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AFGHANISTAN: Increasing attacks on aid workers could provoke "humanitarian crisis" - NGOs

KABUL, 22 July 2008 (IRIN) - The increasing number of attacks on aid agencies is reducing their ability to deliver life-saving assistance to vulnerable communities; the consequences are "serious" and could lead to a "humanitarian crisis", aid workers have warned.

The warning comes as millions have been affected by severe drought and high food prices, and are in need of urgent humanitarian aid. Aid agencies said a substantial response was urgently needed.

"If insecurity continues to hamper NGO [non-governmental organisation] access, and needs remain unmet, we worry that the humanitarian situation will deteriorate into a crisis," Anja de Beer, the director of ACBAR, a network of 100 local and international NGOs operating in Afghanistan, told IRIN on 21 July in Kabul.

Beer's concerns were echoed by Matt Waldman, Oxfam's policy and advocacy adviser in Kabul: "Increasing attacks and threats against aid agencies hinder their ability to provide much needed relief, and if this continues it could have serious humanitarian consequences".

Concerns about NGOs' security rose after two French aid workers working for Action contre la Faim (ACF), a French NGO, were abducted by unidentified gunmen in Nili, the capital of Daykundi Province in central Afghanistan, on 18 July.

ACF has temporarily suspended its operations across the country for security reasons, the organisation said in a statement. Up to 130,000 people who were facing risks of acute malnutrition benefited from ACF's relief operations in 2007, it said.

There are no available data on the number of people employed by local and international NGOs in Afghanistan, but it is believed thousands of Afghans and hundreds of international staff are thus engaged.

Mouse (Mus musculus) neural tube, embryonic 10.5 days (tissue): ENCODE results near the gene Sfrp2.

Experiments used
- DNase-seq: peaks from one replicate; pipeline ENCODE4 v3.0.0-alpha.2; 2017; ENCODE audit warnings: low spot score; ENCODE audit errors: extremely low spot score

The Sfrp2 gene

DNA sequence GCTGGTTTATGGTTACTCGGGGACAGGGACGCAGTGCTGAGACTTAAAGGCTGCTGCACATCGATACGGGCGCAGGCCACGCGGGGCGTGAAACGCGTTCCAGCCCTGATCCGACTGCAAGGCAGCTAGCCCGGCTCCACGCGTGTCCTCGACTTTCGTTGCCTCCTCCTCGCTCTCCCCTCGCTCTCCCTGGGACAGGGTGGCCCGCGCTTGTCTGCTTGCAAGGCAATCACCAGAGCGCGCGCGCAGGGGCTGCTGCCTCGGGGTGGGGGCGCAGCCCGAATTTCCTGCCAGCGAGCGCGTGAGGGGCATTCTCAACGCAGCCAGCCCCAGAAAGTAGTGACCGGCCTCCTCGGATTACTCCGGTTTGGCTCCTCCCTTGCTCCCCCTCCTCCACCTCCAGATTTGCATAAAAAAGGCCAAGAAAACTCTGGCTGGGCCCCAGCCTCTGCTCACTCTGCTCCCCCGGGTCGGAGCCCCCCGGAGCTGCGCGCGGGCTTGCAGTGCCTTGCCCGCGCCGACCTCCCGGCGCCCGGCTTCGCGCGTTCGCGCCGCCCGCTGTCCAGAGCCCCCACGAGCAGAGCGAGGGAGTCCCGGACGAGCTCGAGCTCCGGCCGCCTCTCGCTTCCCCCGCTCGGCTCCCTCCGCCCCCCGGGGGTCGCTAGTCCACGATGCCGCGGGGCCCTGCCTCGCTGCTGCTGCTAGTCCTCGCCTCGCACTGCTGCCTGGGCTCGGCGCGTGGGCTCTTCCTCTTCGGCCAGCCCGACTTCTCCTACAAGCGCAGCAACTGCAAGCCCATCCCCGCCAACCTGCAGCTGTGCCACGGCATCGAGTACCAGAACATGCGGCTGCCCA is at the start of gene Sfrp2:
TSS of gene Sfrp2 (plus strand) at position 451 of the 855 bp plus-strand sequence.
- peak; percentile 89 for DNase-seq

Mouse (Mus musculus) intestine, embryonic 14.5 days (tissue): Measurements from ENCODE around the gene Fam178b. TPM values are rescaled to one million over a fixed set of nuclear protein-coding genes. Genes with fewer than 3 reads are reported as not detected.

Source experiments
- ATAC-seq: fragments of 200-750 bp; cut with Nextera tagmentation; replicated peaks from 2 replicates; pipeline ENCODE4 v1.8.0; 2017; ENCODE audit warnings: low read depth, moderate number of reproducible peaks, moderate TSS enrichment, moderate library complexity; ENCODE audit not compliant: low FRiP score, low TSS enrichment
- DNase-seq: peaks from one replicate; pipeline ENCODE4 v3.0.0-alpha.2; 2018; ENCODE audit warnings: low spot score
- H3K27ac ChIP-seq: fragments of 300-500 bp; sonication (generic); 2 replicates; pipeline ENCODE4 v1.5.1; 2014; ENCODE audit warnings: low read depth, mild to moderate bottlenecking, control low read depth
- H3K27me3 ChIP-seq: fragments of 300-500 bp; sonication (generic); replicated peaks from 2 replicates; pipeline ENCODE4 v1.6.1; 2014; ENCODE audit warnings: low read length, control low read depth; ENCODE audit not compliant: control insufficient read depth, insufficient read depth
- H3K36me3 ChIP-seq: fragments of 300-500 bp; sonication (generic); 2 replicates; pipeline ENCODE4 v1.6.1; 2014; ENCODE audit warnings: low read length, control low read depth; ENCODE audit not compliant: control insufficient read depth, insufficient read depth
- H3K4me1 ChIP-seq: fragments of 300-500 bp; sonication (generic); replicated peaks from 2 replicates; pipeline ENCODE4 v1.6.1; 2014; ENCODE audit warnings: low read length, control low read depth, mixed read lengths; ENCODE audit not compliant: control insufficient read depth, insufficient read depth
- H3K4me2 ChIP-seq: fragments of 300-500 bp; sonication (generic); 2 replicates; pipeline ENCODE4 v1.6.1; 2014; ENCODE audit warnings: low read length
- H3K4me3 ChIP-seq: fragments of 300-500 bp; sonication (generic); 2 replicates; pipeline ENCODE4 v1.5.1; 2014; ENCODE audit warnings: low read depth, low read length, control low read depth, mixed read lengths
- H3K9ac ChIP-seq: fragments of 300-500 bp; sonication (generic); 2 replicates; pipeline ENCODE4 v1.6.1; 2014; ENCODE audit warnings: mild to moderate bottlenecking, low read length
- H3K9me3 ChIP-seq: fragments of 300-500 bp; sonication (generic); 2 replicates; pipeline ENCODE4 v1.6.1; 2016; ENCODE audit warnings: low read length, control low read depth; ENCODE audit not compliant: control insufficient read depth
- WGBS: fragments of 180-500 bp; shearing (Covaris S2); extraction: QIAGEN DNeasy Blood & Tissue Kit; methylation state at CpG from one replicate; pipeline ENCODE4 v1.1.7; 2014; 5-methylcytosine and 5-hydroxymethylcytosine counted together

Attacks not confined to south

Conflict-related violence has reached unprecedented levels in 2008, with at least 700 civilian deaths in the first half of the year alone, according to the UN Office for the Coordination of Humanitarian Affairs (OCHA) and the Afghanistan Independent Human Rights Organisation.

Aid workers have increasingly been targeted by Taliban insurgents, other militants and criminal groups - and the attacks are not confined to the volatile southern provinces but have spread more and more to northern and central areas, the Afghanistan NGO Safety Office (ANSO) said.

Only 12.16 percent of NGO security incidents reportedly took place in the south (in part due to the fact that fewer NGOs operate there) compared to 20.28 in central provinces, including Kabul, and 19.26 percent in the north from 1 January to 15 July, according to ANSO.

Eleven NGO workers have died in over 68 security incidents involving aid agencies in 24 of Afghanistan's 34 provinces so far this year, ANSO said. There has been a sharp rise in the number of attacks on NGOs by criminal gangs - mostly for financial gain, and primarily in the central and northern provinces.

In the south and southeast, aid agencies have been targeted by armed groups "primarily due to the perception that their activities are furthering government of Afghanistan goals", ANSO said.


Theme(s): (IRIN) Aid Policy, (IRIN) Early Warning


Copyright © IRIN 2008
This material comes to you via IRIN, the humanitarian news and analysis service of the UN Office for the Coordination of Humanitarian Affairs. The opinions expressed do not necessarily reflect those of the United Nations or its Member States.
IRIN is a project of the UN Office for the Coordination of Humanitarian Affairs.

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